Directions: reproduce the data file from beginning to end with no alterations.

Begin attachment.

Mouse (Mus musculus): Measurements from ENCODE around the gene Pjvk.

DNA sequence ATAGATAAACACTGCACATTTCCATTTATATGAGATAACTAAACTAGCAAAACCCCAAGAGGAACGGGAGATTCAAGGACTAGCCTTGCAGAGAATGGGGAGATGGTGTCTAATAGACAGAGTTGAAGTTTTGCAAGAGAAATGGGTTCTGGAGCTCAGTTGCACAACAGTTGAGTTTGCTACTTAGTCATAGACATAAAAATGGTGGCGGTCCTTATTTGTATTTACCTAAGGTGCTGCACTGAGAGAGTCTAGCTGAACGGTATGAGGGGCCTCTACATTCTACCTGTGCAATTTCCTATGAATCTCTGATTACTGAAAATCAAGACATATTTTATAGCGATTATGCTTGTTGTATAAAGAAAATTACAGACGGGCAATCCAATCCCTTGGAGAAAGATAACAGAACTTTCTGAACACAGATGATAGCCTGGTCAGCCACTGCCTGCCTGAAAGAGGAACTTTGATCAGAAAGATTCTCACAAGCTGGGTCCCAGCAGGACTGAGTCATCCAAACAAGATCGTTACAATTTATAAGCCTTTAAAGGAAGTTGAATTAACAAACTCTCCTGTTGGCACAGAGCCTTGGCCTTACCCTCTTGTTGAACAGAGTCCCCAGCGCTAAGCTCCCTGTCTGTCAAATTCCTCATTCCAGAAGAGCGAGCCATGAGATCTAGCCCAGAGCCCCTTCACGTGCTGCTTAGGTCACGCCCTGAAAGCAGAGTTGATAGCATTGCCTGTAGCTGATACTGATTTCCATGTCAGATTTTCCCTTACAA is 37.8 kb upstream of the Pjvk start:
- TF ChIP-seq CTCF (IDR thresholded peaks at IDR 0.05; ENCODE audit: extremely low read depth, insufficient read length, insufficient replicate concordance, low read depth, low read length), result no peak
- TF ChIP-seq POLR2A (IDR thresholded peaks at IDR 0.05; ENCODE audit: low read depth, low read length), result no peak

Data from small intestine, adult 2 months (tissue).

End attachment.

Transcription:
Mouse (Mus musculus): Measurements from ENCODE around the gene Pjvk.

DNA sequence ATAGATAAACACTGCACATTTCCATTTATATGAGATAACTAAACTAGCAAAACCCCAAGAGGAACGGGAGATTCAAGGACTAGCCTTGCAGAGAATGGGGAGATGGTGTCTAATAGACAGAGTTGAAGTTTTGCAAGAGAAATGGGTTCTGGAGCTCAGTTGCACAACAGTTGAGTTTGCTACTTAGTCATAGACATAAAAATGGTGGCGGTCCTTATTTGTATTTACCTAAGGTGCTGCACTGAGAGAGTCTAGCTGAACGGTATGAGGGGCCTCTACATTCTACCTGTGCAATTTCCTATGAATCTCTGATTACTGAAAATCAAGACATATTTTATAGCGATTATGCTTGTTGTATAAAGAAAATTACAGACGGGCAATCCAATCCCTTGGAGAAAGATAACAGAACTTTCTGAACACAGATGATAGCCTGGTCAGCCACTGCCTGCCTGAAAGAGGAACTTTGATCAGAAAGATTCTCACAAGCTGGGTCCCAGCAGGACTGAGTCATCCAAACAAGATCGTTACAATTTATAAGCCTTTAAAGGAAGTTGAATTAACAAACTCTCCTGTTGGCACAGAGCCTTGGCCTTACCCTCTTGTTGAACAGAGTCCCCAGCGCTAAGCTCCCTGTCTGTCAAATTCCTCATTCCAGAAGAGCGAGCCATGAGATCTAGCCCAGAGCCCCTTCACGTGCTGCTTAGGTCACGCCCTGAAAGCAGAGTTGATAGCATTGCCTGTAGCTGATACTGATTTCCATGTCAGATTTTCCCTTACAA is 37.8 kb upstream of the Pjvk start:
- TF ChIP-seq CTCF (IDR thresholded peaks at IDR 0.05; ENCODE audit: extremely low read depth, insufficient read length, insufficient replicate concordance, low read depth, low read length), result no peak
- TF ChIP-seq POLR2A (IDR thresholded peaks at IDR 0.05; ENCODE audit: low read depth, low read length), result no peak

Data from small intestine, adult 2 months (tissue).